Sitting north of the downtown, surrounded by tall towers and more restaurants than you can shake a stick at, the former London Richmond Street Station is far worse for wear out of all the stations I have visited throughout this project. While most stations I’ve featured are in good condition, well-maintained, and protected, none can be said for this one.
The first three railways to arrive in London came in the 1850s, with Great Western Railway driving their mainline through the small city with Grand Trunk coming in from St. Mary’s. And in 1856, London and Port Stanley arrived in the city. When the Credit Valley Railway began expanding from Streetsville to connect the Canadian Southern Line in St. Thomas, they ran south of the city. Hence, investors in London formed the London Junction Railway in 1882. Chartered initially to build a line from London to Port Burwell, before any work started, Credit Valley leased the entire line for 999 years beginning in 1883, ultimately ending up in the Canadian Pacific Railways pocket by 1884 through Ontario & Quebec Railway. Realising the opportunity, the West Ontario Pacific Railway chartered to build a line from the St. Clair River to Woodstock, which after an 1886 amendment, would run through London. The city planned to host the maintenance facilities for the West Ontario Pacific and the main station. The yards would fill in between Quebec and Adelaide, with a small passenger station on Richmond. Sadly there is no surviving description of this early station. The line opened in 1887, and a year later, the entire board was replaced with members friendly to Ontario & Quebec and the Canadian Pacific, ensuring complete domination.
London provided a central location for Canadian Pacific’s London division; the yards quickly expanded west, right out to Richmond Street, where the small station was. Canadian Pacific constructed several maintenance buildings at the central yards, including a large roundhouse. But they lacked appropriate office space for their divisional offices. The old station went down, and a new Maxwell-style station went up. A simple low one-storey station with limestone foundations and dark brown brick. A shallow peaked roof with wide eves. Inside were a general waiting area and a separate lady’s parlour with hardwood floors, wainscoting, plaster walls and ceilings. A station agent’s office, ticket window and baggage room rounded out the rest of the station. The first train ran through the station in 1893. Canadian Pacific also included several large freight sheds and cattle pens nearby to further support the region’s agricultural economy. The divisional offices would come later in 1906, a two-storey addition added to the eastern side of the station. The first floor housed the express office. The second floor contained the divisional offices, which were then extended across the original building using a Tutor Revival style for the second floor. The entire station proved popular among those in London; its proximity to the downtown gave people a choice on which railway to use. By 1926, a lunch counter was added in a separate building to entice people further. Throughout the station’s service, there were only minor. The exterior remained untouched while the interior received a few modifications. A drop ceiling was added, and modern lighting and the two waiting areas were combined throughout the second half of the twentieth century. By 1971 passenger service at the station was discontinued, and most of the exterior buildings were demolished. Only the presence of the divisional offices kept the station standing. But even these were starting to become redundant; by 1989, Canadian Pacific had moved into a new building in the yard.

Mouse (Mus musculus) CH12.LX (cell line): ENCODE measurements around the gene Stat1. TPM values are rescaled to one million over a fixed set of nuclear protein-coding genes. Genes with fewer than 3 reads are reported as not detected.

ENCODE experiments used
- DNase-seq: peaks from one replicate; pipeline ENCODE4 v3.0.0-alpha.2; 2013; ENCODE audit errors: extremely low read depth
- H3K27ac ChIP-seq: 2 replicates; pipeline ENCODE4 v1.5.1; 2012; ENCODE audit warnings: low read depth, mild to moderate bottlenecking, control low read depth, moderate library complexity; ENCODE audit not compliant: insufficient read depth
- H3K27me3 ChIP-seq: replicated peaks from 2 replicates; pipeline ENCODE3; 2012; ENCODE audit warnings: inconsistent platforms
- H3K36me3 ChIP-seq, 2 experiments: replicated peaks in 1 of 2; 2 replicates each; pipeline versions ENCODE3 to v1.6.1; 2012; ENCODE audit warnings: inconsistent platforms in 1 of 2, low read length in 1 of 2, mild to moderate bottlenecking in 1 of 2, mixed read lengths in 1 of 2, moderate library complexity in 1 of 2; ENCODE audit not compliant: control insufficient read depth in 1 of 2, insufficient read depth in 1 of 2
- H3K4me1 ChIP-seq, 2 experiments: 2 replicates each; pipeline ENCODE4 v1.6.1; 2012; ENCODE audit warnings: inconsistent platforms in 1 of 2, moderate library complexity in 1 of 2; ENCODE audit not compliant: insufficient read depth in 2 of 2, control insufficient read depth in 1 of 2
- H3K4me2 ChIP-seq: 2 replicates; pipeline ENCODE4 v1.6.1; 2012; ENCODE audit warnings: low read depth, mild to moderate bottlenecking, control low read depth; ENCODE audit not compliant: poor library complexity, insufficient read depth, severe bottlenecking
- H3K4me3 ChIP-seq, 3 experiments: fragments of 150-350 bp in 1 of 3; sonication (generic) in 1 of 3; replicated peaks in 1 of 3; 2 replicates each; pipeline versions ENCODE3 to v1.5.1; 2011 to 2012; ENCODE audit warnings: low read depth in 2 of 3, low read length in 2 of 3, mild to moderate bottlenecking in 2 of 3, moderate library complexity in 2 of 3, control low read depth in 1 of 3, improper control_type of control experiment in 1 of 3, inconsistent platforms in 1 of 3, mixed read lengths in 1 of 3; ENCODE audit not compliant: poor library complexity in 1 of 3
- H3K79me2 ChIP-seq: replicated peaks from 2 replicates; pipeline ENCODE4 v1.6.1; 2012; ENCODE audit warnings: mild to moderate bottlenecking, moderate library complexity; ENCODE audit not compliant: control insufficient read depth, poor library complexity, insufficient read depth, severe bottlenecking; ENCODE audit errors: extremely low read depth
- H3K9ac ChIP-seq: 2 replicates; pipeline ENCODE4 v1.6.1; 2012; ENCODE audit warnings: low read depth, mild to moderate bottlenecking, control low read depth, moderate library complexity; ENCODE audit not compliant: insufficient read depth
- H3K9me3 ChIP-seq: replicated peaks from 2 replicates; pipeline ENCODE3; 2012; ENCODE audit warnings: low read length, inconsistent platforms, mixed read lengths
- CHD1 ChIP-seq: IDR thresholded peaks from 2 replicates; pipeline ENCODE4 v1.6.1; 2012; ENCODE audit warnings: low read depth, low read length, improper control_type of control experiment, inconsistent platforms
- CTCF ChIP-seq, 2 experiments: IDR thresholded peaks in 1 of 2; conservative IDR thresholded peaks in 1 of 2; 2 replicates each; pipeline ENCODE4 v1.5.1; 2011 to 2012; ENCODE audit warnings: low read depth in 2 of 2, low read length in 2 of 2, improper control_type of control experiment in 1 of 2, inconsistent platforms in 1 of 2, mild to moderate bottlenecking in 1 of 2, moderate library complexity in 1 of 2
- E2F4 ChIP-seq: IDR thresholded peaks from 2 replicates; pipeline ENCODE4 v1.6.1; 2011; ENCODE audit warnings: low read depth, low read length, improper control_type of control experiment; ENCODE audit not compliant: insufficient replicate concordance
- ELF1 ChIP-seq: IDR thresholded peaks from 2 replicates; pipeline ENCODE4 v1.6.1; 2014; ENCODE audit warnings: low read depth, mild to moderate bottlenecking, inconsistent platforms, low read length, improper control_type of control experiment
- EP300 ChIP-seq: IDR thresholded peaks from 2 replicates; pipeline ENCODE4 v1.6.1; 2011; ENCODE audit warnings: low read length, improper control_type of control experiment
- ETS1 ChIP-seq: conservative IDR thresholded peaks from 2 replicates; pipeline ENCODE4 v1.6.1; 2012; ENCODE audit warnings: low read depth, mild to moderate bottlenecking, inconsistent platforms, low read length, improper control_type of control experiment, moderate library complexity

Surprisingly the station never received any indication of being granted a historical designation. Instead, Canadian Pacific sold it off to private interests. The area known as Richmond Row had taken on a bit of a seedy reputation by the 1990s, and the old station became a pub and pool hall known as the Shot Pool Pub, which opened in 1995. The business tore out the interior and stripped it of any historical items and decor. The Shot Pool did not last long, transforming into a dance club, the Shot & Base, a two-storey club offering two different dance styles through the balance of the 1990s. As the area improved its reputation, new and classier restaurants began to open along with Richmond, and the old station fell into new ownership. In 2002 they dumped a fourteen million dollar renovation effort into the station, which did nothing to restore the interior but clean up the exterior. It reopened the same year as a Keg Steakhouse & Bar franchise. While many such ventures along Richmond enjoyed relative success, the biggest issue remained to park. The city-owned lots were managed by third parties, meaning the customers had to pay. While some survived, by 2016, the Keg at the old station closed and relocated to a better property. Since then, the station has sat empty. When I visited in October 2021, there were signs of work being done on the interior. I could see construction lights, but I could also see a lot of vandalism and broken windows. And with no sign of an end goal, I do not have high hopes for the old station’s survival.